Schneider Logistics gives state of the industry overview

by Canadian Shipper

GREEN BAY, Wis. — Flat truckload rates, 1-3% rate increases for LTL carriers, increased trucking bankruptcies and declining truck sales are a few things Schneider Logistics experts see when looking ahead to the remainder of 2009.

The company issued its annual State of the Transportation Industry Review 2008 last week, which also explored what lies ahead for transportation companies in 2009.


Looking at the US economy in general, Schneider is not expecting a rapid recovery.


“The consensus forecast remains weak with cautious optimism that freight demand may begin to turn by the end of year,” Schneider said in its report. “Although we may see the flattening and initial reverse of many of the major indicators at this time, we know that it takes approximately 3% annualized growth in GDP to drive freight demand to a point where the transportation industry is fully re-engaged. As of now, most economists don’t expect us to reach that 3% mark until mid 2010.”


The report suggests truckload rates will remain flat in 2009, since “we find capacity to be reducing slower than demand leaving an excess of capacity in the market.”


Schneider anticipates it may be 2010 before truckload carriers begin to see rates swing upwards.


The news is a bit better for LTL carriers, who can expect a 1-3% rate increase.


“Even with industrial demand faltering and exports slowing, our forecast model calls for the inflation trend in LTL tags to peak in the first quarter of 2009,” the report suggests.


Overall, Schneider Logistics expects to see: an increase in trucking bankruptcies in the first and second quarters; a continuing decrease of diesel prices; the credit crunch and lack of cash weighing heavily on carriers; continued downward pressure on rates; and new truck orders falling to 2001 levels.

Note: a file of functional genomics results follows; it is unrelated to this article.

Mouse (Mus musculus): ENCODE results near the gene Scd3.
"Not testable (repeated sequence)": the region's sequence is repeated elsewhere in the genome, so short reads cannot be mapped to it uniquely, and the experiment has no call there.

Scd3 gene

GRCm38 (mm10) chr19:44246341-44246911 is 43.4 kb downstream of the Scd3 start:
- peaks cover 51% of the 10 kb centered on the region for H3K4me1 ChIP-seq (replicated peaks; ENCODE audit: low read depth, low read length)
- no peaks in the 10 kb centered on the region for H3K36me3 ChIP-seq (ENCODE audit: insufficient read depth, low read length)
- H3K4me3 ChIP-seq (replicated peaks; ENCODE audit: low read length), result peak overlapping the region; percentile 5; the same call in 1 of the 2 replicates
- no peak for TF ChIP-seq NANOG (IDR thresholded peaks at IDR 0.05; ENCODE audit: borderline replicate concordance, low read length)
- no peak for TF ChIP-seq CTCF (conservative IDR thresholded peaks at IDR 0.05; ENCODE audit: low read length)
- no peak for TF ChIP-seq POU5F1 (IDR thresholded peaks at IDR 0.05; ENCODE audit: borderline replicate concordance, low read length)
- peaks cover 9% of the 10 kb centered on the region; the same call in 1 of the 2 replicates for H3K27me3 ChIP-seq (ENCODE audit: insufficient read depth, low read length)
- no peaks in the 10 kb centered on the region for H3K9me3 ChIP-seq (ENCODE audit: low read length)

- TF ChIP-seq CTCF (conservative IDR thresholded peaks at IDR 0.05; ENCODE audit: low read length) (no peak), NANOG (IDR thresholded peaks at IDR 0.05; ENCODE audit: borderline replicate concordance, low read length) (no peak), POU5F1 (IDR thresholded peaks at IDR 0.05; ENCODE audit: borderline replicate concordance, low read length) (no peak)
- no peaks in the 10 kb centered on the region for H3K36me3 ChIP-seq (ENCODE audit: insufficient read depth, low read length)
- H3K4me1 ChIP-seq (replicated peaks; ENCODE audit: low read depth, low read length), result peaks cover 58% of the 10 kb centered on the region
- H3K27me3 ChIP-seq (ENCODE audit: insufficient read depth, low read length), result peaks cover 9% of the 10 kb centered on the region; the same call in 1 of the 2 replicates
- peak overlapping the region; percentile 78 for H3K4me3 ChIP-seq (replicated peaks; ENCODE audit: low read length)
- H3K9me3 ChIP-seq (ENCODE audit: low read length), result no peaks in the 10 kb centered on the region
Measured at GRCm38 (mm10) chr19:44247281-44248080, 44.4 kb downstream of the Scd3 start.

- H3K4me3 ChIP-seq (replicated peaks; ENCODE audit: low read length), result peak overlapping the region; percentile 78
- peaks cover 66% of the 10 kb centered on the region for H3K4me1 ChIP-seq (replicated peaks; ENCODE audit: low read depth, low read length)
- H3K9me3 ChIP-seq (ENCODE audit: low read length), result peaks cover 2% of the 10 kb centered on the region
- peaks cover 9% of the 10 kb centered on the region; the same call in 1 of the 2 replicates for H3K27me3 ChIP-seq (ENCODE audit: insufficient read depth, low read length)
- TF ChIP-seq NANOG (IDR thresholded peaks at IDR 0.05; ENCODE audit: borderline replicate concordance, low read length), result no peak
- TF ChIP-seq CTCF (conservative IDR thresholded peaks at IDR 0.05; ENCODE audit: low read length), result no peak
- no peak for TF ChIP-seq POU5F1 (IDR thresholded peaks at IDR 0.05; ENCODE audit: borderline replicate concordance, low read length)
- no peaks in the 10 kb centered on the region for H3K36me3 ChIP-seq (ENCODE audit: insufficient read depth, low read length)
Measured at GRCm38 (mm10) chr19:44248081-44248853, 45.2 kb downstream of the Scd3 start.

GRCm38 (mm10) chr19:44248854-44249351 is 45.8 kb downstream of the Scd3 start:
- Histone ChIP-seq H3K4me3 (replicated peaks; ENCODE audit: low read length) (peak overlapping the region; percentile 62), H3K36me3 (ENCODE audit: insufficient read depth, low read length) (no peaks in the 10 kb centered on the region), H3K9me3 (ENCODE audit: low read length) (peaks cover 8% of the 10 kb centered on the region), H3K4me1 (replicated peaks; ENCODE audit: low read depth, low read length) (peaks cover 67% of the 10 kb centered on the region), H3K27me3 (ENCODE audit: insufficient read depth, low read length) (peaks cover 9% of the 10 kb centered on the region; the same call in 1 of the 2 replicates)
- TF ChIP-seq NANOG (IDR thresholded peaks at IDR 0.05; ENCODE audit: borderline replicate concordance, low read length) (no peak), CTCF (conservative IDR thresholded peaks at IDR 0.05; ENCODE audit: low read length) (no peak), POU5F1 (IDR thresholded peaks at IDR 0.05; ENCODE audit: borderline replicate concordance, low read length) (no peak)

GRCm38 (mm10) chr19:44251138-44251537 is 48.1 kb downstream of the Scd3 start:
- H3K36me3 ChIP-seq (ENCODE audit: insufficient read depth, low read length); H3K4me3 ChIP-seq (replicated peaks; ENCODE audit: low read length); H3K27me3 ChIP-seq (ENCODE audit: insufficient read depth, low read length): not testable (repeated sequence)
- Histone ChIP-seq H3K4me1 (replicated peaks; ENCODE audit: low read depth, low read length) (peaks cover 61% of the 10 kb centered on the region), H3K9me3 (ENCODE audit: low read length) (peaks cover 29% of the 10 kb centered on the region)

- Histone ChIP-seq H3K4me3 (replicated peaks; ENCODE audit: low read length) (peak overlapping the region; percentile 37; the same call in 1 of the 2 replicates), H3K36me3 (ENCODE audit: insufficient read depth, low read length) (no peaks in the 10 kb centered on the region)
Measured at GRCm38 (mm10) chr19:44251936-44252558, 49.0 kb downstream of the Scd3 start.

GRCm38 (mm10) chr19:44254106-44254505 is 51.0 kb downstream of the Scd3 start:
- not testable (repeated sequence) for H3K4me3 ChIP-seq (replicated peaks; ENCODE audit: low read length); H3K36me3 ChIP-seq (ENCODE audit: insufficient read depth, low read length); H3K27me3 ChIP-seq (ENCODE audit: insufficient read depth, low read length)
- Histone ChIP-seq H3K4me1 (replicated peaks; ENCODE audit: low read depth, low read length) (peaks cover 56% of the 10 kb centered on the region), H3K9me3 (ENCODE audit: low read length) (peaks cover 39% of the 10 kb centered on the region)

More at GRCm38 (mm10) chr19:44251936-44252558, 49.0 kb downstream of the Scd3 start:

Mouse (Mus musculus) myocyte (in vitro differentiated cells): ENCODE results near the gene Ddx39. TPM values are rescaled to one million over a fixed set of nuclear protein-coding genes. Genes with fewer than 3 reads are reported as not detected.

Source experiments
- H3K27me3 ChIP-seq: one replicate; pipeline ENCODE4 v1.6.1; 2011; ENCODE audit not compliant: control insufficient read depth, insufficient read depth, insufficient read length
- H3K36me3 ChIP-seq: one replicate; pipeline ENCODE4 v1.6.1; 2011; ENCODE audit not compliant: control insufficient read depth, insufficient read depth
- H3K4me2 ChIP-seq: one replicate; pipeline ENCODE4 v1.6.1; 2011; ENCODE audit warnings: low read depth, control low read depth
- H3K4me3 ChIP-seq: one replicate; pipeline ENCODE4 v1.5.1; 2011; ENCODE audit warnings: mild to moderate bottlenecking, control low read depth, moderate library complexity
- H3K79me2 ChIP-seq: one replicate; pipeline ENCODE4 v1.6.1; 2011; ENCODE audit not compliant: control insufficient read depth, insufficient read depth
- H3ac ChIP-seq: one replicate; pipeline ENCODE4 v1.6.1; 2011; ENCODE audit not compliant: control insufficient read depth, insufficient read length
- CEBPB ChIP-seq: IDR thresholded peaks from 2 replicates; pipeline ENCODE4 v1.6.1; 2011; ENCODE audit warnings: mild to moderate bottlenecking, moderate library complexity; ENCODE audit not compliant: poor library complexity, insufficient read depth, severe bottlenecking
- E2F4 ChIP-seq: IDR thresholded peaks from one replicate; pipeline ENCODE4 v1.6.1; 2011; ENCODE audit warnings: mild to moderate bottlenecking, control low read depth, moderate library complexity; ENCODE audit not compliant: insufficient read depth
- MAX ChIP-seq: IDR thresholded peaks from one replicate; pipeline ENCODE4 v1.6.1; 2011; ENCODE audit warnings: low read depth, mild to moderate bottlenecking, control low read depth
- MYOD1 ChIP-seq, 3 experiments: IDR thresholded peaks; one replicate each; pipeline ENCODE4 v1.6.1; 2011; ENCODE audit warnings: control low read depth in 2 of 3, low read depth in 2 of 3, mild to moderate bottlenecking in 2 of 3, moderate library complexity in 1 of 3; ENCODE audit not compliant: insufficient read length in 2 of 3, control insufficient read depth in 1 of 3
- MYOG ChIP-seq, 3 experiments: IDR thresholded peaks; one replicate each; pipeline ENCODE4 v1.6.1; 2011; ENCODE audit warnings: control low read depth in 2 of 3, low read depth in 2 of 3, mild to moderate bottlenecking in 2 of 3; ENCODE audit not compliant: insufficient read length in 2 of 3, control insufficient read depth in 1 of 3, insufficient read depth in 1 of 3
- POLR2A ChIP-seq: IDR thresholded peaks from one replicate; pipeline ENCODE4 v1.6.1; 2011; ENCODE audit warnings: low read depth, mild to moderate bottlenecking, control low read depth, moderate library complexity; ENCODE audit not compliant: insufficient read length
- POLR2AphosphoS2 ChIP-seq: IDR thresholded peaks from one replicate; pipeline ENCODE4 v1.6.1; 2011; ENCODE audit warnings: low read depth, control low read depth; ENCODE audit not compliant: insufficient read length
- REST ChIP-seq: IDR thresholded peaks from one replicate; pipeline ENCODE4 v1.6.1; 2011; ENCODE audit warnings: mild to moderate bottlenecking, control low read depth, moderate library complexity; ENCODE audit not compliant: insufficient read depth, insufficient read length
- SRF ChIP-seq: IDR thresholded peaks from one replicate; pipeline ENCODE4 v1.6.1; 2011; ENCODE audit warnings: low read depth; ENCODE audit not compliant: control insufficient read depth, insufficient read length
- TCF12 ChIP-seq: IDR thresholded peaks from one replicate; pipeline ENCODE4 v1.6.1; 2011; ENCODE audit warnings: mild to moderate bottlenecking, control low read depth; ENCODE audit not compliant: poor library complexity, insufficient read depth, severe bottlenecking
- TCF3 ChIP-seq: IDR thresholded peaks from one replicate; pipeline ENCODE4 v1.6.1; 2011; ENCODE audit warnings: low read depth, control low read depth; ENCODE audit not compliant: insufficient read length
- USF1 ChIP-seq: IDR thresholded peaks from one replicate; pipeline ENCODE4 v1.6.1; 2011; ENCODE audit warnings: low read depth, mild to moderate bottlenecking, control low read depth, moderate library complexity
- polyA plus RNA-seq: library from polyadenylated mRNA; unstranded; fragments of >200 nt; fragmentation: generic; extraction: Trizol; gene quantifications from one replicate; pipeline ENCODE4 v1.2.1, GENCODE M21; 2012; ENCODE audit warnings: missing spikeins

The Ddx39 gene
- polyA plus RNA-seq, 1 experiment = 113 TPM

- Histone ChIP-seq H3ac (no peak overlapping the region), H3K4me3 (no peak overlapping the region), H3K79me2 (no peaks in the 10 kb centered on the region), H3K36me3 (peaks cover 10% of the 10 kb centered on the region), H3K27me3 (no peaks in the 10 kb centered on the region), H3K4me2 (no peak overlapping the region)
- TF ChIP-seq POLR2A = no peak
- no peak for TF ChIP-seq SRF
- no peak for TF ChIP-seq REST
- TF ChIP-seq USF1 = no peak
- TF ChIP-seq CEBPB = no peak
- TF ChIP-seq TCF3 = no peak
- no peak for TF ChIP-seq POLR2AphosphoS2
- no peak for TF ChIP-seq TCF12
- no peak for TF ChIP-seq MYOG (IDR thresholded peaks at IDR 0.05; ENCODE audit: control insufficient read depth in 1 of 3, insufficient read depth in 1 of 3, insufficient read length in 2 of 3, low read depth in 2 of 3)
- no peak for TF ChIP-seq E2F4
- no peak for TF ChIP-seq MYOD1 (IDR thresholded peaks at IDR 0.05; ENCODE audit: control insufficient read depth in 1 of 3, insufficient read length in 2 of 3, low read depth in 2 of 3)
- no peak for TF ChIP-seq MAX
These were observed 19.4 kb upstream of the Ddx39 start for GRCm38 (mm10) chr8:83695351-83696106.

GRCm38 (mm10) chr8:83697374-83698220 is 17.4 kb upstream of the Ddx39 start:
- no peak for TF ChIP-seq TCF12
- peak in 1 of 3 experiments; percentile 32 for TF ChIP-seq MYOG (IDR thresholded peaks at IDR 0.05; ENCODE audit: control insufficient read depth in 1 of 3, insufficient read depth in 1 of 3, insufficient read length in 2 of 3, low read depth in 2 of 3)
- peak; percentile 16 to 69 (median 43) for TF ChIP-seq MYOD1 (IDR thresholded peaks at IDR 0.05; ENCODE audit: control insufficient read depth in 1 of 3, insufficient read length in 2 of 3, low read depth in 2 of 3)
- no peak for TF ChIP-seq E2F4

Wise shippers should be locking in capacity, according to the report.


“Shippers should not be lulled into a false sense of security that there is a lot of capacity,” the report warns. “Two thousand six hundred and ninety (2,690) companies went bankrupt or closed through mid-November, with more to come when licence tag payments come due in Q1…That kind of capacity drawdown will leave a major dent when the economy finally turns around.”


The report suggests shippers should be securing long-term contracts with their carriers to ensure they have the necessary capacity to move their goods when the rebound occurs.


“A critical strategy shippers should already have in place is working with their carriers to ensure they have contracts in place that will ensure adequate truck supply once capacity tightens again,” Schneider Logistics suggests. “Many shippers are not looking far enough ahead to recovery.  If they don’t look at where carriers are going to be a year from now, they will see considerable delays because capacity will simply not be available.  It will become critical that shippers align themselves with larger, asset based carriers that have the ability to add capacity.”


In Canada specifically, the report says “transportation and logistics firms, whose balance sheets are already weak, could be particularly vulnerable. We can expect to see further reductions in capacity over the next few quarters.”


While the declining value of the loonie and decreasing fuel costs are good news for Canadian carriers, they are offset by decreased demand in the US, a struggling auto sector and volatile fuel prices.


“Manufacturers and logistics providers’ alike need to evaluate their respective markets in 2009 and reflect on what it means to create real value in an economy,” Schneider says in the report. “As witnessed in the US financial meltdown, true value is not created as a result of speculation but rather, ultimately has to be secured on supply and demand of hard assets and goods. Companies that understand flexibility and have solid control of their costs moving into 2009 will manage through the volatility and prosper greatly when demand returns to the market place in Canada.”

Have your say

We won't publish or share your data